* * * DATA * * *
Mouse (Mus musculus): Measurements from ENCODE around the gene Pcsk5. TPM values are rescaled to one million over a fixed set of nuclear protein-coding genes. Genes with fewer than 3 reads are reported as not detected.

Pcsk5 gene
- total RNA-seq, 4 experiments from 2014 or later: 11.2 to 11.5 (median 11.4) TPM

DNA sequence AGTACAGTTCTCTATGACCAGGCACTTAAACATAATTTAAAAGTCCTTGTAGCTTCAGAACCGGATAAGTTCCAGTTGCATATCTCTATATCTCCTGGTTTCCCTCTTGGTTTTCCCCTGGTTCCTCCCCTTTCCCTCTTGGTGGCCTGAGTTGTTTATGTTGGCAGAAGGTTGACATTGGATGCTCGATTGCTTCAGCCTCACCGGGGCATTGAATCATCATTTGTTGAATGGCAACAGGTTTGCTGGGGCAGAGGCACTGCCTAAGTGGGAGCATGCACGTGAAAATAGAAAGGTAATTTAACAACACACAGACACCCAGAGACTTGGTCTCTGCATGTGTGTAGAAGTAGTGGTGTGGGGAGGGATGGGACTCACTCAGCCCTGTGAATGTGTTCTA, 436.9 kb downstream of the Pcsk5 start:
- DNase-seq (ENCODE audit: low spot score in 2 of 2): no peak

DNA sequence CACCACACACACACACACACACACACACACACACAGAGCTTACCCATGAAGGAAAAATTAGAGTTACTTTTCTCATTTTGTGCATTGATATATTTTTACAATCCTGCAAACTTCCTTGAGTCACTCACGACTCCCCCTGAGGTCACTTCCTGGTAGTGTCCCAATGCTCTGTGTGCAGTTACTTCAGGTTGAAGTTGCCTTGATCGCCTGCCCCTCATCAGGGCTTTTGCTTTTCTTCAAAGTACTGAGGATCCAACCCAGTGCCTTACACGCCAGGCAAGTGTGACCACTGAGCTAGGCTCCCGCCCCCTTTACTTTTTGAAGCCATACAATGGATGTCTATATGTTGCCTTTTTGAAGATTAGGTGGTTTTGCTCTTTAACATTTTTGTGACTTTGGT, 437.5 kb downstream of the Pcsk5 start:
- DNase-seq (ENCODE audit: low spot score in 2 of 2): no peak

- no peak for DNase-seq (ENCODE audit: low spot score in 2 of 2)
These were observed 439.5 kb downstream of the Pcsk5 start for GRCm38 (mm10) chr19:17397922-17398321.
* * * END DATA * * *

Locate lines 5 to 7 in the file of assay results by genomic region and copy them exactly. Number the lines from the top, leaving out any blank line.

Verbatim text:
- DNase-seq (ENCODE audit: low spot score in 2 of 2): no peak

DNA sequence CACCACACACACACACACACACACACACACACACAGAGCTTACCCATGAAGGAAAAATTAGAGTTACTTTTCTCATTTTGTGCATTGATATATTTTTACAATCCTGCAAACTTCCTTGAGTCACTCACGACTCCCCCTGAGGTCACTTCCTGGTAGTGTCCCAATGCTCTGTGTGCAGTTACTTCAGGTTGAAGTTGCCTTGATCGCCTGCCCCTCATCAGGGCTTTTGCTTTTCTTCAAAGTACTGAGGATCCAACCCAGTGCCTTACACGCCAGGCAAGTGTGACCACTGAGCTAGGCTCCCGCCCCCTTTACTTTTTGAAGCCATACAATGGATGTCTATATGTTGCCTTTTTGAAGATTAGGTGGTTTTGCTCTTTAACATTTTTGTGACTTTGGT, 437.5 kb downstream of the Pcsk5 start:
- DNase-seq (ENCODE audit: low spot score in 2 of 2): no peak